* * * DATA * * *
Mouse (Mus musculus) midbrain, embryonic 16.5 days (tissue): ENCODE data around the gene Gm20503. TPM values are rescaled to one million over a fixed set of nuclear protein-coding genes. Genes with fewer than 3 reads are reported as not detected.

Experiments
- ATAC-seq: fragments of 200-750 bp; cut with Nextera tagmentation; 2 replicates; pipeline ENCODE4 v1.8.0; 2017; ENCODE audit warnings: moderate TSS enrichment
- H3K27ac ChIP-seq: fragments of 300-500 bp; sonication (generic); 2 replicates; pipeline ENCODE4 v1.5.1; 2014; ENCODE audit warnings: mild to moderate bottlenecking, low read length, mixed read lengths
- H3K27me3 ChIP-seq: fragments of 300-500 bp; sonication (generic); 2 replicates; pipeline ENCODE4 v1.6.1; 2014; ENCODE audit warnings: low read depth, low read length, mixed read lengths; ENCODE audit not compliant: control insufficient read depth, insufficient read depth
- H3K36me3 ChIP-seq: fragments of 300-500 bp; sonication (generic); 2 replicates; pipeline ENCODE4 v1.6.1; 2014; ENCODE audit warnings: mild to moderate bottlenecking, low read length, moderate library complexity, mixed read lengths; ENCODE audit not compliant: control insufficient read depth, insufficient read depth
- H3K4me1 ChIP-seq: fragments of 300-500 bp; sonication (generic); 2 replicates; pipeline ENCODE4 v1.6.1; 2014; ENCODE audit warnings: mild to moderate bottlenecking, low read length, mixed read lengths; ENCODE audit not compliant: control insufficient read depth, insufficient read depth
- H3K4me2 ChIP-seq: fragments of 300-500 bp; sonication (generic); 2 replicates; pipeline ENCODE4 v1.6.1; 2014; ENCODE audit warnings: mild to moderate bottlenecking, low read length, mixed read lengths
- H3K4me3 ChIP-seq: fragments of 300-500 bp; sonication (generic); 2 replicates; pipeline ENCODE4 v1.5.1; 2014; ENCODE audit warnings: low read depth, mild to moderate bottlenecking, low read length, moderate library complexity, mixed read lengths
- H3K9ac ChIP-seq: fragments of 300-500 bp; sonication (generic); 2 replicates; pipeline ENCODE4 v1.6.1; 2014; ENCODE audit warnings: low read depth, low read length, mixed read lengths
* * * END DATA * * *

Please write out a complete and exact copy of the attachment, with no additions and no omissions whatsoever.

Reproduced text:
Mouse (Mus musculus) midbrain, embryonic 16.5 days (tissue): ENCODE data around the gene Gm20503. TPM values are rescaled to one million over a fixed set of nuclear protein-coding genes. Genes with fewer than 3 reads are reported as not detected.

Experiments
- ATAC-seq: fragments of 200-750 bp; cut with Nextera tagmentation; 2 replicates; pipeline ENCODE4 v1.8.0; 2017; ENCODE audit warnings: moderate TSS enrichment
- H3K27ac ChIP-seq: fragments of 300-500 bp; sonication (generic); 2 replicates; pipeline ENCODE4 v1.5.1; 2014; ENCODE audit warnings: mild to moderate bottlenecking, low read length, mixed read lengths
- H3K27me3 ChIP-seq: fragments of 300-500 bp; sonication (generic); 2 replicates; pipeline ENCODE4 v1.6.1; 2014; ENCODE audit warnings: low read depth, low read length, mixed read lengths; ENCODE audit not compliant: control insufficient read depth, insufficient read depth
- H3K36me3 ChIP-seq: fragments of 300-500 bp; sonication (generic); 2 replicates; pipeline ENCODE4 v1.6.1; 2014; ENCODE audit warnings: mild to moderate bottlenecking, low read length, moderate library complexity, mixed read lengths; ENCODE audit not compliant: control insufficient read depth, insufficient read depth
- H3K4me1 ChIP-seq: fragments of 300-500 bp; sonication (generic); 2 replicates; pipeline ENCODE4 v1.6.1; 2014; ENCODE audit warnings: mild to moderate bottlenecking, low read length, mixed read lengths; ENCODE audit not compliant: control insufficient read depth, insufficient read depth
- H3K4me2 ChIP-seq: fragments of 300-500 bp; sonication (generic); 2 replicates; pipeline ENCODE4 v1.6.1; 2014; ENCODE audit warnings: mild to moderate bottlenecking, low read length, mixed read lengths
- H3K4me3 ChIP-seq: fragments of 300-500 bp; sonication (generic); 2 replicates; pipeline ENCODE4 v1.5.1; 2014; ENCODE audit warnings: low read depth, mild to moderate bottlenecking, low read length, moderate library complexity, mixed read lengths
- H3K9ac ChIP-seq: fragments of 300-500 bp; sonication (generic); 2 replicates; pipeline ENCODE4 v1.6.1; 2014; ENCODE audit warnings: low read depth, low read length, mixed read lengths